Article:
President Barack Obama is spreading disinformation about health care almost as quickly as he's driving up the national debt, such as that 47 million Americans can't get health care and that a government takeover would be a panacea.
Democrats have constantly demagogued the 47 million uninsured figure to gin up public fear about the scarcity of health care access, especially for the poor. They follow up with the promise that under their plan, we would achieve universal access. But both are untrue.
In "The Top Ten Myths of American Health Care," Sally Pipes points out that while there are some Americans who simply can't afford health insurance, many millions who can afford insurance choose not to buy it and "very likely would not want to be 'rescued' by mandatory socialized medicine."
In the first place, the 47 million number is grossly inflated. The Congressional Budget Office survey generating it included those who were uninsured for any part of a year, despite the fact that almost half of these remain uninsured for an average of only four months.
Some 38 percent of this 47 million almost 18 million make more than $50,000 a year, and 10 million of them make more than $75,000. Of all the uninsured groups, this is the only one that is growing, because in a still-free country, they've made their own decision not to buy expensive insurance while (most of them) are young and healthy. The Census Bureau also reports that more than 10 million of the uninsured are not American citizens.
But how about the very poor? Well, it turns out that the Democrats are shedding crocodile tears here, as well. Pipes explains that "as many as 14 million of the 45.7 million uninsured poor and low-income Americans are fully eligible for generous government assistance programs like Medicare, Medicaid, and SCHIP." But "they're just not enrolling in the programs."
So while Obama tells us that almost 8 million children lack health insurance, he doesn't disclose that 5 million of them only lack insurance because they haven't been enrolled in the available programs. Not only would this fact undermine the urgency of his appeal; it illustrates that even under his "universal access" plan, not everyone would acquire coverage anyway. Indeed, the CBO has estimated that some 17 million would remain uninsured if the Democrats' plan were implemented.
Yes, there are people who fall through the cracks (Pipes' words) mostly those who earn less than $50,000 per year but too much to qualify for government help. When it's all said and done, there are probably about 8 million of these "chronically uninsured," who really can't afford insurance and don't qualify for help though they are able to receive emergency room care. And many of these 8 million would be better able to afford coverage if government regulations and mandates hadn't driven up the costs so much.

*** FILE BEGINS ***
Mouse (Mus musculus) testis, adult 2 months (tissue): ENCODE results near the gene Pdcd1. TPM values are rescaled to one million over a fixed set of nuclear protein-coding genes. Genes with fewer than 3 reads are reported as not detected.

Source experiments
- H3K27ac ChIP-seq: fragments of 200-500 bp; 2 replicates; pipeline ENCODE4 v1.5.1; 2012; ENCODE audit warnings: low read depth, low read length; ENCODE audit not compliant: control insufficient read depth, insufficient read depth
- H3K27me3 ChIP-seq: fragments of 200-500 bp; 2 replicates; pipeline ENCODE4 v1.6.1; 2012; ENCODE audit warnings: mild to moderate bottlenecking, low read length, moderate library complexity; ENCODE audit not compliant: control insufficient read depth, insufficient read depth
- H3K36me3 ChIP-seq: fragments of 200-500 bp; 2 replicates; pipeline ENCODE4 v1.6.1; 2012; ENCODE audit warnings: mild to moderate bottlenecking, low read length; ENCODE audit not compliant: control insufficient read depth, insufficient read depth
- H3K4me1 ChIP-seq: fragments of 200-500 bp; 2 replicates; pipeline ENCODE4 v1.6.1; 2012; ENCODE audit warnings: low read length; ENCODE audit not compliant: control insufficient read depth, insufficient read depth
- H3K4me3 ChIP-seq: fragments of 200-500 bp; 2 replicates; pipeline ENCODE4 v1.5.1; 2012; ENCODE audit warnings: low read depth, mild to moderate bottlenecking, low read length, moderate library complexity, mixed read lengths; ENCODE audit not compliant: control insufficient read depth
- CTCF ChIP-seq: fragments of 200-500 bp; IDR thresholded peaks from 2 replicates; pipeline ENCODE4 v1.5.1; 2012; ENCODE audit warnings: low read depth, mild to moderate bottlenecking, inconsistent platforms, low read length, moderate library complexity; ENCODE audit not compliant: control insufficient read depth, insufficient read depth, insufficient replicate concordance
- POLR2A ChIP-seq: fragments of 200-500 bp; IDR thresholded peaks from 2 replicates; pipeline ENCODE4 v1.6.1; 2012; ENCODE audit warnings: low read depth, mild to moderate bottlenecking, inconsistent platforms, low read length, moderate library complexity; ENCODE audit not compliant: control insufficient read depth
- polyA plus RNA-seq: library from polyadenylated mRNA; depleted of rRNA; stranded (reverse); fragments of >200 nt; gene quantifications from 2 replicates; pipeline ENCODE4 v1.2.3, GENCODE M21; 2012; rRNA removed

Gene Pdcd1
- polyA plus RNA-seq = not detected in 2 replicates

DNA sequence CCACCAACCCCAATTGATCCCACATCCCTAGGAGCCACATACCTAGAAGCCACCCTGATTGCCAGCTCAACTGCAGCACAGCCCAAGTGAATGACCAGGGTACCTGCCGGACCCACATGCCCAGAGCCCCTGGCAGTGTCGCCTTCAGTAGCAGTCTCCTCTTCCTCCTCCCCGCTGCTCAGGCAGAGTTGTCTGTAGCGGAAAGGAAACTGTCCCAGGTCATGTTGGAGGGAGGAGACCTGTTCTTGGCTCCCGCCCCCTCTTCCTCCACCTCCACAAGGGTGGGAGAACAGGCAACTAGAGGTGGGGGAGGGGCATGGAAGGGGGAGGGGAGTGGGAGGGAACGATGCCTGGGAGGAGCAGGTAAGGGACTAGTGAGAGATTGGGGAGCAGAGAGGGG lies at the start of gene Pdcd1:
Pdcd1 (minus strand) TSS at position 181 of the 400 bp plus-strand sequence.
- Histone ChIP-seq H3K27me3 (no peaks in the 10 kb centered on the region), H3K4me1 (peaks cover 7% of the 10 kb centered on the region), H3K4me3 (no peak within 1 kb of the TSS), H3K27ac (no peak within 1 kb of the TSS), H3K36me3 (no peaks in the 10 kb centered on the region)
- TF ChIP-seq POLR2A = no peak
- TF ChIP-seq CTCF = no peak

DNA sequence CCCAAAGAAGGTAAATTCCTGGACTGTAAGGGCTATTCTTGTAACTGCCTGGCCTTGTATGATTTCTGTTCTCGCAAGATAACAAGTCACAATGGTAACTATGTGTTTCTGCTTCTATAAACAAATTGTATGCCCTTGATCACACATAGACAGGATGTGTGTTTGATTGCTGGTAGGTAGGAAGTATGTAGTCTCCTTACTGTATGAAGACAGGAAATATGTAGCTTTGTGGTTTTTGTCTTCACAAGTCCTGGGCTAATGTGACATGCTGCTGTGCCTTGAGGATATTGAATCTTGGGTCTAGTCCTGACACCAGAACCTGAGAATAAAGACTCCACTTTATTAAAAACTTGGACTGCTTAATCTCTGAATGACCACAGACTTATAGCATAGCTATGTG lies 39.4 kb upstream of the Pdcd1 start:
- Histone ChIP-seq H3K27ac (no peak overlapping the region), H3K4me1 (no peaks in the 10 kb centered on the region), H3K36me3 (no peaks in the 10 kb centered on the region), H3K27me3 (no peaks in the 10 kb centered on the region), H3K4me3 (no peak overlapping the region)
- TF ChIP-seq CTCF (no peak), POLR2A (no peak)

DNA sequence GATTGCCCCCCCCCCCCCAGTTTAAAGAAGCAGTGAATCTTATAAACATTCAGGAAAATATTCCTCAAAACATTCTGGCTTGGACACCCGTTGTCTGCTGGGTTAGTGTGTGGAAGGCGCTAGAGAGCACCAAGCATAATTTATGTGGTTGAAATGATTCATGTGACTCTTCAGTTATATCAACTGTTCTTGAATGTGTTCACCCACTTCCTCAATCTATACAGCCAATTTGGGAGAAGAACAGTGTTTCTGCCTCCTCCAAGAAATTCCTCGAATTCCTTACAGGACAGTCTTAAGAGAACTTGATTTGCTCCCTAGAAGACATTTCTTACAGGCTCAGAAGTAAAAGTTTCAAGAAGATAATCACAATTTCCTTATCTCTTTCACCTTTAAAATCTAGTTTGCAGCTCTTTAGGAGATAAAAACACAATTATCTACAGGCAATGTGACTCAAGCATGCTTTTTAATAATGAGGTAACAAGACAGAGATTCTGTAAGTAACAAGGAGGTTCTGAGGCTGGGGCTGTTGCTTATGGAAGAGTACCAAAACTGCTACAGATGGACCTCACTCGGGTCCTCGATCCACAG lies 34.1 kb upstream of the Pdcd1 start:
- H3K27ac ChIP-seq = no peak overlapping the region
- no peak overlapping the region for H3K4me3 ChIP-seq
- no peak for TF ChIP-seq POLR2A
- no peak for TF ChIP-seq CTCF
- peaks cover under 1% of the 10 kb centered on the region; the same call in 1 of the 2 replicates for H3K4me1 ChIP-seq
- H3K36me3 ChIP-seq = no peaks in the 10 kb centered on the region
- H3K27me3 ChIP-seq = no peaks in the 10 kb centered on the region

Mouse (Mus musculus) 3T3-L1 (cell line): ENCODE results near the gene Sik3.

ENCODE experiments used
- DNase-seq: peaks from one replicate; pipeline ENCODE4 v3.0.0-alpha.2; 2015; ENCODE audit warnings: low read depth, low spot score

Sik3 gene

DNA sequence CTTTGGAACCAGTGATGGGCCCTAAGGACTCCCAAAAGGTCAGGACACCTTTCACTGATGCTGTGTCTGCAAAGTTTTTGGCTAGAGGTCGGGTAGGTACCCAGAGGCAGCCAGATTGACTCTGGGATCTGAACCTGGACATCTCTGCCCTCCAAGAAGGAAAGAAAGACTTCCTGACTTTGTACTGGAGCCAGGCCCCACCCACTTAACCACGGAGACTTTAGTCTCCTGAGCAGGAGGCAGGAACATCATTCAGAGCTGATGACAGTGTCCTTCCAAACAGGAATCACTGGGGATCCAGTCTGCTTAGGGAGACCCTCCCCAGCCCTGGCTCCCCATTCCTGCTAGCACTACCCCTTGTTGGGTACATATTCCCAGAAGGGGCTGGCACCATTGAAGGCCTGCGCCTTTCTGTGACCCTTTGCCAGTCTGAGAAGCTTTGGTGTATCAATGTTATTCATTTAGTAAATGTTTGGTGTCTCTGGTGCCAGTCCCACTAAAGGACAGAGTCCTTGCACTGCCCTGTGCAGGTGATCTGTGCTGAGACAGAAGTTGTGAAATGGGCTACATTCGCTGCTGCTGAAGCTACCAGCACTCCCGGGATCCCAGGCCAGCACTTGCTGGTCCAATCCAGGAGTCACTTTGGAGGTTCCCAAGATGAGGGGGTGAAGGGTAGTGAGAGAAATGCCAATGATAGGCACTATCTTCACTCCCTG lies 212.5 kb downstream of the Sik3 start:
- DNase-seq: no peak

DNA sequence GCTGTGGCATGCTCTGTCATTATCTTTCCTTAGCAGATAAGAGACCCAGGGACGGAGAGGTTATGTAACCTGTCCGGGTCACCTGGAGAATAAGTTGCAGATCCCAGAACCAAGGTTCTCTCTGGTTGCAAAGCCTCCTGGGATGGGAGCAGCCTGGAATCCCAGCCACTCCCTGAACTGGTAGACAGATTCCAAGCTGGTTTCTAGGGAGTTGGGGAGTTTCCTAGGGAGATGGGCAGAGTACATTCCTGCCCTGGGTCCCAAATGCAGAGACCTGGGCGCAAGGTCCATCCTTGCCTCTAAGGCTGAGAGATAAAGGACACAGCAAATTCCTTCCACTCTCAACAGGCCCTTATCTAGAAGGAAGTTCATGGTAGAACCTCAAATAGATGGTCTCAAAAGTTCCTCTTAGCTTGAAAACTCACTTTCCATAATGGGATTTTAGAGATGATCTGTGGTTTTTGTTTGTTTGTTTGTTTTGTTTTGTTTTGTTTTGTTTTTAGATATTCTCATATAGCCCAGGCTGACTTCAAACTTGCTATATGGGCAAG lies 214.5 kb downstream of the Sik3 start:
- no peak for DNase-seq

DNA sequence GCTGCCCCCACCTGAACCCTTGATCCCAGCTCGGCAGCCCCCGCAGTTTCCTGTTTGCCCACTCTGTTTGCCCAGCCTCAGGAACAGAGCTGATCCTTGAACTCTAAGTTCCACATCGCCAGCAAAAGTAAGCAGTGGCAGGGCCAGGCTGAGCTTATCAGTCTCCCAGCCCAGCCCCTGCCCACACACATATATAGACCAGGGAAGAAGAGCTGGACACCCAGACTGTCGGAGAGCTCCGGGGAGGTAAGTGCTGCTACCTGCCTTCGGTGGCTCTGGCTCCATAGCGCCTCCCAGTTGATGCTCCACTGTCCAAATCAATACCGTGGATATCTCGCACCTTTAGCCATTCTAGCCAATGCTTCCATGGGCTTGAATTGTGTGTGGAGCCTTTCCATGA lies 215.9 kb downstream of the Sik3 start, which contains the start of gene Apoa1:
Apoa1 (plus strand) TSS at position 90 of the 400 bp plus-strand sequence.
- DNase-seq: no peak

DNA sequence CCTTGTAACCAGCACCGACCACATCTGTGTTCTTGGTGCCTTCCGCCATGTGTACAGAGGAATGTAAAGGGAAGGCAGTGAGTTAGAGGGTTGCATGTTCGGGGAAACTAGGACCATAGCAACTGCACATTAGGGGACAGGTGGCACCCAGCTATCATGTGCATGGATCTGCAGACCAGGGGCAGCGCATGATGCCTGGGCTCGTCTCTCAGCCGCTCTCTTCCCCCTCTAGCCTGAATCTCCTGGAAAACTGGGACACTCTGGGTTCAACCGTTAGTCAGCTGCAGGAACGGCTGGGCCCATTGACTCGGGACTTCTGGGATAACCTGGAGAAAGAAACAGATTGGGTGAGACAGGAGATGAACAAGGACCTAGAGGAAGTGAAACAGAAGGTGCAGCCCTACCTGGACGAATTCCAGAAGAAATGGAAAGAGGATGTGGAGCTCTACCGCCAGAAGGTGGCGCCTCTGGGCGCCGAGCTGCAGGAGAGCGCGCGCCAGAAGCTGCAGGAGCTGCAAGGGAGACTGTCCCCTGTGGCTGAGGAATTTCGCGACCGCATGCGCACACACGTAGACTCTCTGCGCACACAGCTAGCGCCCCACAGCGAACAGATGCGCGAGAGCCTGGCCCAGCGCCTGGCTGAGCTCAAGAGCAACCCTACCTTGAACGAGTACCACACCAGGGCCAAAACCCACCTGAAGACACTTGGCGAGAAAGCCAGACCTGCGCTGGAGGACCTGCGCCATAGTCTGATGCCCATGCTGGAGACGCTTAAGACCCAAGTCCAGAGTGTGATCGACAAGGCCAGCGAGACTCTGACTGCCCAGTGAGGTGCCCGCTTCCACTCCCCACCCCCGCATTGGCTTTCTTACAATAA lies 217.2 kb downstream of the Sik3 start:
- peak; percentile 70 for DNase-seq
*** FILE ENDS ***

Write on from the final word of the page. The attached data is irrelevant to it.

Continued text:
But how urgent do you suppose Obama's call for universal coverage would sound if he were to come clean with these figures? The truth is he couldn't get to first base if he used the 8 million figure instead of 47 million.
But there's another important factor to keep separate, as well. There's a major difference between a lack of insurance and a lack of care. Under Obama's socialized medicine scheme, not only would universal insurance coverage be impossible to achieve but also access to medical care and the scope of care would be dramatically reduced, as it has been in every socialized system in the world and in our own government health programs.
It is axiomatic that price controls result in rationing and waiting lines, and many of the very people Obama is using to shame us into supporting socialized medicine would suffer drastic reductions in the quantity, scope and quality of care. Hit hardest would be the elderly. Big Brother would make the decision as to scope and even quality of care. Chilling evidence for this is already in the draft bills and in Obama's unwitting admissions to that effect.
It is true that our health care costs are very high and rising at alarming rates, but not for the reasons Obama wants you to believe. Rather, it's because we Americans demand greater quality care and medications (and we get them), which are expensive, and because of already excessive government interference with free market forces.
It's no wonder costs are skyrocketing when government-mandated coverage requirements choke competition and prevent more affordable plans and when 60 percent of Americans have employer-provided health insurance and don't directly pay for their care, which necessarily increases demand (and prices).
The solution lies in unleashing market forces (more on this later), not the tyrannical hand of government.